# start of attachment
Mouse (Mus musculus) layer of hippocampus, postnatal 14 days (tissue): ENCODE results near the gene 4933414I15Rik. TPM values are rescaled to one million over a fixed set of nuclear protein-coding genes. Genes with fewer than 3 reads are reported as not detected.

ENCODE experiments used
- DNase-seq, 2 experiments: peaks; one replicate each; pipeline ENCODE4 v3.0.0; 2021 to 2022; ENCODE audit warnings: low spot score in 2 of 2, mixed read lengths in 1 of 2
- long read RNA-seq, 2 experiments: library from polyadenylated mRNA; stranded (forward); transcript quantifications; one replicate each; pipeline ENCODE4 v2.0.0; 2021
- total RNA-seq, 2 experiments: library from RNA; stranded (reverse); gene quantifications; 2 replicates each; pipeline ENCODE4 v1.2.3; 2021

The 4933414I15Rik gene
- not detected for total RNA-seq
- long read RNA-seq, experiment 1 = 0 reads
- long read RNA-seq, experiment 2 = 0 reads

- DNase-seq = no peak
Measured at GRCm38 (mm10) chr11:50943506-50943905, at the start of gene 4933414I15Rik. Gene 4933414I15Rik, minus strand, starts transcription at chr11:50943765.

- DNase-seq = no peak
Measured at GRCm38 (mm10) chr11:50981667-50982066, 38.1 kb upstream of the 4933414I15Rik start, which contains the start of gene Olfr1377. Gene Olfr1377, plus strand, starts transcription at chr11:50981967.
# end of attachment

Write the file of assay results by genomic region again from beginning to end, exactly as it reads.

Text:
Mouse (Mus musculus) layer of hippocampus, postnatal 14 days (tissue): ENCODE results near the gene 4933414I15Rik. TPM values are rescaled to one million over a fixed set of nuclear protein-coding genes. Genes with fewer than 3 reads are reported as not detected.

ENCODE experiments used
- DNase-seq, 2 experiments: peaks; one replicate each; pipeline ENCODE4 v3.0.0; 2021 to 2022; ENCODE audit warnings: low spot score in 2 of 2, mixed read lengths in 1 of 2
- long read RNA-seq, 2 experiments: library from polyadenylated mRNA; stranded (forward); transcript quantifications; one replicate each; pipeline ENCODE4 v2.0.0; 2021
- total RNA-seq, 2 experiments: library from RNA; stranded (reverse); gene quantifications; 2 replicates each; pipeline ENCODE4 v1.2.3; 2021

The 4933414I15Rik gene
- not detected for total RNA-seq
- long read RNA-seq, experiment 1 = 0 reads
- long read RNA-seq, experiment 2 = 0 reads

- DNase-seq = no peak
Measured at GRCm38 (mm10) chr11:50943506-50943905, at the start of gene 4933414I15Rik. Gene 4933414I15Rik, minus strand, starts transcription at chr11:50943765.

- DNase-seq = no peak
Measured at GRCm38 (mm10) chr11:50981667-50982066, 38.1 kb upstream of the 4933414I15Rik start, which contains the start of gene Olfr1377. Gene Olfr1377, plus strand, starts transcription at chr11:50981967.